by Alan Thornhill
Queensland Premier Annastacia Palaszczuk says the number of homes damaged by Cyclone Marcia in that State at the weekend is far higher than first thought.
Preliminary estimates put the number about 550.
However Ms Palaszczuk said later reports put the number at “three times” that level.
She said at least 100 homes had been “severely impacted.”
The ABC reports that phones and the internet are down in the flood-isolated central Queensland town of Biloela.
Major clean up operations are also under way in Yeppoon and Rockhampton.
A local councillor said the flooding in Biloela was the worst local residents had ever seen.
The ABC also reports that people in the tiny township of Marmor, 45 kilometres south of Rockhampton, are struggling to cope in the aftermath of the cyclone.
Karen Johnstone and her partner Robert Holness huddled in the laundry of their home while Marcia tore it apart around them.
“The front door kept swinging open.
“We ended up nailing it shut.
“Then, all of a sudden, the panels here just blew out and gusts of wind were blowing through the roof,” Ms Johnstone said.
by Alan Thornhill
Adult Queenslanders whose homes were “significantly damaged” by Cyclone Marcia at the weekend will be eligible for immediate payments of $1,000, under the Federal Disaster Recovery scheme.
So will people who were injured by the Cyclone, which has now been down-graded.
The Deputy Prime Minister, Warren Truss, said there would also be $400 relief payment for each child affected in the same way.
He made the announcement in Rockhampton this afternoon.
Mr Truss said claims can be made online at www.humanservices.gov.au or by calling the Commonwealth Government Information Hotline on 180 22 66 from 8am to 5pm local time, Monday to Friday.
“Completed claim forms can also be lodged in person at a Commonwealth Government Department of Human Services service centre,” Mr Truss said.
He said the Federal assistance announced today is over and above the support already announced under the jointly funded Commonwealth-State Natural Disaster Relief and Recovery Arrangements (NDRRA).
Mr Truss said under those arrangements people affected by Ex-Tropical Cyclone Marcia will be able to access personal hardship assistance payments from today.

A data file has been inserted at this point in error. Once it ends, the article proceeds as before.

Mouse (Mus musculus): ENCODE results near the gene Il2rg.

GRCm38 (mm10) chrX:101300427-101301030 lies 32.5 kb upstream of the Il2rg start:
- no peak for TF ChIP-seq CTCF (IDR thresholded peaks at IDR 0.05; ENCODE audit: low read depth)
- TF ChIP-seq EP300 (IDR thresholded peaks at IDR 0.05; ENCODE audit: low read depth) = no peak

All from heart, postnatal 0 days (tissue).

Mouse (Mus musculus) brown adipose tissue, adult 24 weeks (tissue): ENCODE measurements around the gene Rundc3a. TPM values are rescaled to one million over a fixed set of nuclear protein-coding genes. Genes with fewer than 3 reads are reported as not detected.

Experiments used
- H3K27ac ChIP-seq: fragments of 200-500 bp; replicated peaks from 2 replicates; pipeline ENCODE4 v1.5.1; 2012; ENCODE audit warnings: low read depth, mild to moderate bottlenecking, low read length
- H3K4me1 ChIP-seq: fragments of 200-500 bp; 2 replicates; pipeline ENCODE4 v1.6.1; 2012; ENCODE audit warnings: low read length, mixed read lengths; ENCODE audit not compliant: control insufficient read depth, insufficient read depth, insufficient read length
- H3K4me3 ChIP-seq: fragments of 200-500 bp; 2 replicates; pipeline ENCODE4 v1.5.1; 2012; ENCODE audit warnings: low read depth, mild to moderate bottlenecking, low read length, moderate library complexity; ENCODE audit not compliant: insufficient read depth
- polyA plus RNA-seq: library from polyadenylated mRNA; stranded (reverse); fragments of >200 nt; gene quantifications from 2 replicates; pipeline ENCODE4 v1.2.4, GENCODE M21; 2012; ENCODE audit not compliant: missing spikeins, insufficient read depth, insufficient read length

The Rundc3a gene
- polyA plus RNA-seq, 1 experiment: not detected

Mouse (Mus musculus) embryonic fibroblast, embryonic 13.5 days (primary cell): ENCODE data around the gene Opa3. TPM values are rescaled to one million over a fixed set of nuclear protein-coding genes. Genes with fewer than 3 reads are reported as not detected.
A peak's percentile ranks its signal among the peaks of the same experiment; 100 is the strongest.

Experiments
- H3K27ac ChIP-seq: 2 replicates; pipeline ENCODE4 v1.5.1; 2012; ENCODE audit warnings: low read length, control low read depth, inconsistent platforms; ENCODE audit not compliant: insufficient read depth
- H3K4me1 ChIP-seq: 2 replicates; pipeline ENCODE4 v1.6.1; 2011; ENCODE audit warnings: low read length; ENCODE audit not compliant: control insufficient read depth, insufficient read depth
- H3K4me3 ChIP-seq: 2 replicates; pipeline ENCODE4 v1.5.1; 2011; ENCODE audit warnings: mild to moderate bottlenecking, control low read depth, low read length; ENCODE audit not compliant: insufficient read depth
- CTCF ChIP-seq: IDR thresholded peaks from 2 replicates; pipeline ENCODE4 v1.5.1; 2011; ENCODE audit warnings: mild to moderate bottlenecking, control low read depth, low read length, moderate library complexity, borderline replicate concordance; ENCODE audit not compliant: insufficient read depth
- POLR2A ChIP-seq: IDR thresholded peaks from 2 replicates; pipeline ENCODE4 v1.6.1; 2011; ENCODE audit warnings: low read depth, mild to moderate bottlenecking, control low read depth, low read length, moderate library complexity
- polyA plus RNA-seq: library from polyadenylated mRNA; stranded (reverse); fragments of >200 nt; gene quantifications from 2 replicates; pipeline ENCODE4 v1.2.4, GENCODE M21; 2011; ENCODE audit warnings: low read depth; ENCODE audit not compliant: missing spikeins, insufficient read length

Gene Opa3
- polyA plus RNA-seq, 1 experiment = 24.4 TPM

He said individuals and families impacted by the cyclone can access immediate relief payments of $180 per adult and up to $900 per family.
“These payments will provide help with immediate emergency needs such as food, clothing and accommodation, removal of debris, repairs, rebuilding and replacement of essential household contents,” Mr Truss said.
“The Essential Services Safety and Reconnection Scheme has also been made available to residents in affected areas.”
“Financial assistance under the NDRRA has also been made available to affected councils to help with the costs incurred in protecting their communities, clean-up operations and the restoration of essential public assets,” Mr Truss said.
by Alan Thornhill
The Federal government is tightening the rules governing foreign purchases of Australian agricultural land.
The Prime Minister, Tony Abbott, and Treasurer, Joe Hockey, made the announcement in a joint statement today.
They said it would lead to: “better scrutiny and reporting of foreign purchases of agricultural land — delivering on our commitment to the Australian people at the last election.”
But they added that foreign investment would still be welcome.
“The Government will continue to welcome foreign investment, but the community must have confidence that this investment is coming in on our terms and for our nation’s benefit,” they said.
They said the Government would reduce the screening threshold from $252 million to $15 million from 1 March 2015.
“The new $15 million screening threshold will apply to the cumulative value of agricultural land owned by the foreign investor, including the purposed purchase,” they said.
“The Government will also establish a foreign ownership register of agricultural land to strengthen reporting requirements and provide a clear picture of foreign investment in Australia’s agricultural sector,” they added.
“From 1 July 2015 the Australian Tax Office (ATO) will start collecting information on all new foreign investment in agricultural land regardless of value. ”
They said ATO would also commence a stocktake of existing agricultural land ownership by foreign interests.
“The Government will continue to work with state and territory governments so that the ATO register will use land title transfer information,” they added.
“These measures are a significant step in protecting Australia’s national interests and in giving the community greater confidence in our foreign investment regime,” they said.
by Alan Thornhill
The Reserve Bank put aside the spectre of a Sydney housing price boom today, and cut its marker interest rate by 25 basis points to just 2.25 per cent.
The cut is expected to flow into variable home loans interest rates – and it might boost home sales and house prices.
If passed on in full, it would cut repayments on a $300,000 mortgage by $44 a month.
The Housing Industry Association welcomed the cut, noting that it was the first since August 2013 and saying it provided an opportunity for the economy to grow.
However, the bank’s Governor, Glenn Stevens warned – as he announced this remarkable decision – that his bank is “working with other regulators” to assess and contain the economic risks that may arise from the housing market.
These are substantial.
Home prices in Sydney have risen by 13 per cent over the past year, while those in Melbourne jumped by 7 per cent.
In both cases, these rises are well above even Australia’s underlying inflation rate of 2.25 per cent.
On the Consumer Price Index, our inflation rate is even lower, at 1.7 per cent.
But the Reserve Bank chief left no doubt about why his board had acted as it has.
He described overall growth in domestic demand as “quite weak.”
“As a result, the unemployment rate has gradually moved higher over the past year,” he said.